Raptors’ president Masai Ujiri fired Dwane Casey right after Casey’s peers voted him Coach of the Year for leading the Raptors to 59 wins and the No. 1 seed in the East. That said, after several frustrating years of running into the brick wall that is LeBron James in the East, maybe the Raptors did need a new voice and some changes to try to take the next step (especially with Boston and Philadelphia coming on fast in the East hierarchy).

But if you’re going to fire a 59-win Coach of the Year kind of guy, you better have an impressive replacement in hand or at least a clear plan.

Ujiri reportedly wanted Mike Budenholzer, but the former Hawks’ head coach took the job in Milwaukee after meeting with Toronto.

The leading candidate for the job is still considered to be Nick Nurse, the Raptors’ assistant who was in charge of their changed and improved offense last season. The Raptors also interviewed two other internal candidates, assistant coach Rex Kalamian and G-League coach Jerry Stackhouse.

Casey, by the way, is the target of the Detroit Pistons.

Despite injury scare, LeBron James will be ready to go in Game 7

Getty Images
7 Comments

It was the kind of injury that has felled many players — think of Rudy Gobert this season. Twice. A player falls into the side of another player’s leg, putting a strain on the ligaments.

That’s what happened in the fourth quarter of Game 6 in Cleveland Friday night, Larry Nance Jr. falls back and LeBron James‘ knee bent in a way it should not.

“After the game, I didn’t know who got me,” LeBron said. “But after the game, Larry asked me if I was I OK, so I’m guessing he was the culprit of it. I just felt someone fall into my leg and my leg kind of went in. I felt some pain throughout my entire right side of my ankle into my leg. I was just hoping for the best, obviously, because I’ve seen so many different injuries, and watching basketball with that type of injury, someone fall into one’s leg standing straight up. Luckily, I was able to finish the game.”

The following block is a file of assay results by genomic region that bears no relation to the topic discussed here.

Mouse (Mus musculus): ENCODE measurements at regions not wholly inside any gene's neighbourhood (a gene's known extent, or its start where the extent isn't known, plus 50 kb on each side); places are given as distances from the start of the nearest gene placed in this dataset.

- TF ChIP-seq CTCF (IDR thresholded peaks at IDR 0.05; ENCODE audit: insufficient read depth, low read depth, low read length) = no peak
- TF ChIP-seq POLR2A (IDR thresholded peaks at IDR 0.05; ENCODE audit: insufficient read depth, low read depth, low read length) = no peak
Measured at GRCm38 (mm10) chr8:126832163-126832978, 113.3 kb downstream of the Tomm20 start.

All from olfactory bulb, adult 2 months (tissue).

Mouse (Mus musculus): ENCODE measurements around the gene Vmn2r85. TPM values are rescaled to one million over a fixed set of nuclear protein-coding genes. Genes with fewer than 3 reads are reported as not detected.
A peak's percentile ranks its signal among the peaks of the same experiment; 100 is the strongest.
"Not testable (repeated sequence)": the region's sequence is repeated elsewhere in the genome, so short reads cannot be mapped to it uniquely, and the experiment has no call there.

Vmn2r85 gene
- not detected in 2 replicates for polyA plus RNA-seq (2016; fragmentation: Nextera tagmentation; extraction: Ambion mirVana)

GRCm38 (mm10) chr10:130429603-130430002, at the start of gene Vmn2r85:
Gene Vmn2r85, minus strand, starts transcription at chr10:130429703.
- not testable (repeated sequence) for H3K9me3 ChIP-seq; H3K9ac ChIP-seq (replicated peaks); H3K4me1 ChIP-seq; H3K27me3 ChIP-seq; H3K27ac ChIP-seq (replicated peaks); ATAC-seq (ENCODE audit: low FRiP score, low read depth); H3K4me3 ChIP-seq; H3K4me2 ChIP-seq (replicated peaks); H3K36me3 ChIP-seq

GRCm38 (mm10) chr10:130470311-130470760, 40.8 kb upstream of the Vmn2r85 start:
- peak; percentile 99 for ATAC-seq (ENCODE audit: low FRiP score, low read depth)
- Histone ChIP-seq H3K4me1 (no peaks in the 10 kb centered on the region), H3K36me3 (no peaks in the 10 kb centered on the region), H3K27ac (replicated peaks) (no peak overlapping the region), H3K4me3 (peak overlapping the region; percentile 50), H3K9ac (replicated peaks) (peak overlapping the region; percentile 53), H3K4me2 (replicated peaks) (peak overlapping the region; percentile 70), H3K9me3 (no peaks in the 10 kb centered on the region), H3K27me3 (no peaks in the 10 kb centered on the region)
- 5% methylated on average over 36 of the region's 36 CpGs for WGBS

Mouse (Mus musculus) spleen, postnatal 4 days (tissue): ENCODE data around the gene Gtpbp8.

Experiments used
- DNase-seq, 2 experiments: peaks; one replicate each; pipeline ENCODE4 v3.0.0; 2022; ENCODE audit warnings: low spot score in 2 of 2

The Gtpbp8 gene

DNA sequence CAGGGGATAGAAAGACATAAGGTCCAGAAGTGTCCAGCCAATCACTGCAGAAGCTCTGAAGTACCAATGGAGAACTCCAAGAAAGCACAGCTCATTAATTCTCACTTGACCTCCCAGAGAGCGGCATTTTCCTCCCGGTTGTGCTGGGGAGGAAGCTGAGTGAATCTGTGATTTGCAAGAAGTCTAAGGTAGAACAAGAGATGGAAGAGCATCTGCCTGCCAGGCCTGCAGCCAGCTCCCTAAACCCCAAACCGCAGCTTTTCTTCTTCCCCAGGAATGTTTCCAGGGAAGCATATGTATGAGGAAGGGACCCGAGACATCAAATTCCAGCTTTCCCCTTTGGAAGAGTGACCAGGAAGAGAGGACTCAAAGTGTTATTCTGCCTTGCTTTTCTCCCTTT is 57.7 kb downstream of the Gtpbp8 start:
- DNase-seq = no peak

James scored 12 points on 4-of-8 shooting with a couple of dagger threes to secure the win after that scare, but he didn’t seem to have the same lift after that and was seen favoring his leg walking out of the building.

Of course, LeBron will be good to go for Game 7 in Boston Sunday. If Friday night was any indication, he’s not going to be slowed by it at all.

“As soon as I leave here, I’ll start to prepare (for Game 7),” LeBron said from the podium postgame. “I’m going to get in the car and head back to Akron. As soon as I get home, I’ll start my treatment. I’ll do the same all day tomorrow from before we leave to go to Boston, and then once we get into Boston I’ll do that as well. Try to get as much sleep as I can with tonight and with tomorrow and even on Sunday before the game. That’s the best recovery that you can possibly get, is when you’re sleeping. It’ll be around-the-clock treatment, and we’ll see what happens.”

What’s going to happen is a dramatic Game 7 in the Garden, and we know that for Cleveland to have any chance LeBron has to be superhuman. Again.